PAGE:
Cyberdimension Neptunia: 4 Goddesses Online is the latest entry in the beloved Neptunia franchise, releasing in the UK on Friday 13th October for PS4. Once again, Idea Factory International are behind the Western release, and it is available both digitally and physically. Now, I’ve been a big fan of Neptunia since Re;birth1 on Vita, but how does this new MMORPG-themed spinoff fare in comparison?
Cyberdimension Neptunia: 4 Goddesses Online, hereafter referred to as Cyberdimension Neptunia, is a game about an MMORPG called 4 Goddesses Online. This game takes place inside 4 Goddesses Online, in the land of Alsgard, as the four CPUs receive early access codes (I know, it’s incredibly meta) to be able to play the newest instalment of the game. When the four CPUs enter the game, they’re approached by Bouquet, one of the NPCs. Our four CPUs are tasked with locating the four sacred treasures in order to free the four Goddesses and be able to save Alsgard from the Demon King Jester. It’s pretty standard fare, but the plot of the actual game detours from the intended plot of the fictional game for a while, which I quite enjoyed, finding it more interesting.
Going in, I was expecting the game to effectively be a clone of the only other faux-MMORPG I’ve played, Sword Art Online Hollow Fragment. That isn’t the case, though it does bear many similarities, and, yes, the Neptunia series now has a character based on Kirito. Dungeons are entered from the world map, itself accessed from the town. The town contains a variety of shops for purchasing weapons, armour, usable items and other accessories, including gems that have effects on characters that equip them. The guildhall is there to provide a means of activating quests and reporting them as completed. These quests will guide the flow of the story for the most part, through interactions with characters on the world map, and in either the guildhall or church will also progress it on occasion. Story advancement while in dungeons is usually pre-empted by an exclamation point on the map designating where to head to, though sometimes you do just have to read the quest to find out the right place to go.
Usually, with Neptunia games, we’re able to play as a wide cast of characters that reference the video games industry, but that changes this time around. The only members of your party are the four CPUs, their sisters, and the four divine goddesses once they are freed. Notably, the four divine goddesses are modelled after the four CPU’s real forms. Other characters you meet throughout the game are just there for conversations, though you do add their guild card to your repertoire providing some details on them. Unlike in the main series games, the frequency with which you upgrade your weapons seems to have decreased.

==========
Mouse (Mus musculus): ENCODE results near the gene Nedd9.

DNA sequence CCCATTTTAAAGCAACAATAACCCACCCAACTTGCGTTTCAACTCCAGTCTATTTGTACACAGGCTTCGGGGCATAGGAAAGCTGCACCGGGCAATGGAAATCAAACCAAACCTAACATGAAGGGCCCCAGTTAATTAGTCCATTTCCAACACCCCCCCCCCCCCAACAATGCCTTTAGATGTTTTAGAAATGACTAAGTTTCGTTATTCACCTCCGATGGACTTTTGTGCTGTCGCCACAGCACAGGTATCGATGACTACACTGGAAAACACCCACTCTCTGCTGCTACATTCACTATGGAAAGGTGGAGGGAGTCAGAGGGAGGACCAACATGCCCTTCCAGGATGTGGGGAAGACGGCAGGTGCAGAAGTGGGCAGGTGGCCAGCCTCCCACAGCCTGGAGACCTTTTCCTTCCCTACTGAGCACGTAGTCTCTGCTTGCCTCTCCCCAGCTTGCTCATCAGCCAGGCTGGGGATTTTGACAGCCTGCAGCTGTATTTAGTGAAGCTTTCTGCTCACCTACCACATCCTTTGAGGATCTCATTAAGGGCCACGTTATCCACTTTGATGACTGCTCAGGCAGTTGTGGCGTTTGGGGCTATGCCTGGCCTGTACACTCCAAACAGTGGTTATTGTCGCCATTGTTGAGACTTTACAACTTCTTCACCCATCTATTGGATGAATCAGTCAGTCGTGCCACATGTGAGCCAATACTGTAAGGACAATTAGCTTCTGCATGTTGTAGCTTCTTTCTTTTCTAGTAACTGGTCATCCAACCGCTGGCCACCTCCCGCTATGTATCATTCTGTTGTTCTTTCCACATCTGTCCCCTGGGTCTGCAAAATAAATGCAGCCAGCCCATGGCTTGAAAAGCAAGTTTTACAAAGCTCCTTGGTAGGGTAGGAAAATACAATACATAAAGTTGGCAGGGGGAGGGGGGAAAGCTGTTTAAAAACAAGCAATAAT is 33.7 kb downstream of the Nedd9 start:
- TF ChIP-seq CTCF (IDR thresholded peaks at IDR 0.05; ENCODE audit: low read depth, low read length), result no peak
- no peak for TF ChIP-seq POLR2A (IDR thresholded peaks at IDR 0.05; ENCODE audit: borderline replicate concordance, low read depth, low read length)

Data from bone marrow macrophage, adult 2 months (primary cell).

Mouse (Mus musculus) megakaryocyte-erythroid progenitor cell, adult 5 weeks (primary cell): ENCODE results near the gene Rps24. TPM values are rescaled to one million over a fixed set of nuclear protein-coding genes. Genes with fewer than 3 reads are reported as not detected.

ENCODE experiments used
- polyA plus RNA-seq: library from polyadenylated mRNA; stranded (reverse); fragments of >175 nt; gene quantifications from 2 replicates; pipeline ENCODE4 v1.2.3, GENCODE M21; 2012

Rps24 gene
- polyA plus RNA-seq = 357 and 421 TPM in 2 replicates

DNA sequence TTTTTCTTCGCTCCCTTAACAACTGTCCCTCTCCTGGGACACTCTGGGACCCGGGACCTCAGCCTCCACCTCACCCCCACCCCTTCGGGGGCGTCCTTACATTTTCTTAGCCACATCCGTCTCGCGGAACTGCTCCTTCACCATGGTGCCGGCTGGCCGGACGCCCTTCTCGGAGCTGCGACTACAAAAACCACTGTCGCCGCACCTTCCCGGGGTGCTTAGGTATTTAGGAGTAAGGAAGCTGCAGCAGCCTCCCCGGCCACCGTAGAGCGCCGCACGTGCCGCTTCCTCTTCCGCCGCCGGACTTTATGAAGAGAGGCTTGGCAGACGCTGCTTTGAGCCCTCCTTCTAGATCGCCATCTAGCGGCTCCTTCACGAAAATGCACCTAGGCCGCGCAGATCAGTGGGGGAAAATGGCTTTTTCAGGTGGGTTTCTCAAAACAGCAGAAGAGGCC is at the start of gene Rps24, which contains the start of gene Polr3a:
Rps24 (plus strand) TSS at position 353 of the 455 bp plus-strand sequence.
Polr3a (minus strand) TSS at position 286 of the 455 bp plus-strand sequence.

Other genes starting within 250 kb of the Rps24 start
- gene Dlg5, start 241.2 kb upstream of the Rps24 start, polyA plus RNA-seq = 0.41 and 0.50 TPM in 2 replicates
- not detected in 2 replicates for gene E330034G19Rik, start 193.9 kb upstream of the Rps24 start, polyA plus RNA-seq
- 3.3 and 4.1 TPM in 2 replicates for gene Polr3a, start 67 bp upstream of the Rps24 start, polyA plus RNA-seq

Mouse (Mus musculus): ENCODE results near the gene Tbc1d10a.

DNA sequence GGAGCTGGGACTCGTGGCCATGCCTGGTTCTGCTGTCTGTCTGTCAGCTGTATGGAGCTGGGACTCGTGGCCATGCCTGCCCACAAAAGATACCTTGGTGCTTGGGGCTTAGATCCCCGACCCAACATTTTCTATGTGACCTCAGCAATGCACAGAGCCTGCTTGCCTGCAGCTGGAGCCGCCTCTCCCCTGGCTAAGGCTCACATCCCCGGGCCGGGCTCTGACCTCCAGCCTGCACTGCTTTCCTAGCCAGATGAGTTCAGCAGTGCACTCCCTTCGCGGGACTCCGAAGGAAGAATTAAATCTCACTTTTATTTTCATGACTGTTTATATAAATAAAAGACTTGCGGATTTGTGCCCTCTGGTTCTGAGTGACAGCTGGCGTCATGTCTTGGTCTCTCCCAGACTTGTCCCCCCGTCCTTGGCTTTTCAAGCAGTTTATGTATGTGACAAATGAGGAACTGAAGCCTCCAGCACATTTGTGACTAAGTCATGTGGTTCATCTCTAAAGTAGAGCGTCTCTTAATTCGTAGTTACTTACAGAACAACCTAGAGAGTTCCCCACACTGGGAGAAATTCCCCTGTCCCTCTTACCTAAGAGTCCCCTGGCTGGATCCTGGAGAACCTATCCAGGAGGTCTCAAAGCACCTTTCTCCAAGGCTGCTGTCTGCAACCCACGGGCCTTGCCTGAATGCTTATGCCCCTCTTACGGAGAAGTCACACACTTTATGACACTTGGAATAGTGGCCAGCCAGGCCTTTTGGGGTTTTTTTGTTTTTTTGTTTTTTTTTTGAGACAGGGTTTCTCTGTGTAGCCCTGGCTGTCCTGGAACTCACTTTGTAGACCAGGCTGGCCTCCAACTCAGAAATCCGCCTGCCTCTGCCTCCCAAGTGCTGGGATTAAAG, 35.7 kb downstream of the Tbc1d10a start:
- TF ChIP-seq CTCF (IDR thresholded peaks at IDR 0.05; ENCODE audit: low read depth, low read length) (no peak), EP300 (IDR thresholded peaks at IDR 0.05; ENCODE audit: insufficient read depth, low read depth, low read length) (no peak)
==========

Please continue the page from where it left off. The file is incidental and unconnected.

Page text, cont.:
I don’t have a PS4 Pro for comparison, but the game occasionally lags when being bombarded with numerous attacks on my PS4, feeling as though the game is being played in slow motion. On two occasions, this resulted in the game crashing completely and closing, mid-dungeon; thankfully, I did not lose much progress as the dungeons are short and the vast majority of enemies easily defeated with little to no effort. For most of my time with the game, however, it played without issue, though mechanics felt a tad clunky at times, compared to the grace and smooth flowing attacks in Sword Art Online: Hollow Fragment.
Despite the issues mentioned, the game is the best Neptunia has looked so far, and the dungeons, while still smaller than I’d like, are all unique and well-designed. It’s also nice to see so many new monster designs, alongside the classic Dogoos and Hell Cats, of course. Fighting is easy, being typical hack-n-slash; mash square to attack, with the occasional L1 and face button to use a skill. Sadly, fighting bosses is disappointing, in that the exact same strategy works for every boss up to the final boss, with no variation; spam Fire skill until the bosses guard is broken, use an SP recovery item, attack the boss up close with a sword skill until guard recovers, rinse and repeat. This can be done without losing much, if any health and fast become tiring, as the only difference in battles is how much health the enemy has, and, thus, how long it will take.
The voice work by the Japanese cast is exceptional, as always, and the interactions between the lovable characters are what really makes the game, regardless of the mechanics. In that regard, it’s a typical Neptunia game, and I’m glad it got a Western release. I look forward to seeing what the next spin-off will be, because, although Cyberdimension Neptunia is far from perfect, it’s still a lot of fun, and I’ll never be able to get enough of the artwork.
Cyberdimension Neptunia: 4 Goddesses Online is another enjoyable entry in the Neptunia franchise, but I found it to be underwhelming compared to both other Neptunia games and the similar faux-MMORPG Sword Art Online Hollow Fragment. The number of dungeons is minimal, the majority of the boss fights simple, and the quests boring. I still had fun playing the game, as the characters, their interactions, and the voicework behind them more than makes up for the game’s let-downs. If you’re a Neptunia fan, it’s well worth picking up on launch to see the latest adventures of the CPUs, but if you’re looking for an entry-point into the franchise, there are better games to choose from.
Review copy provided by Idea Factory International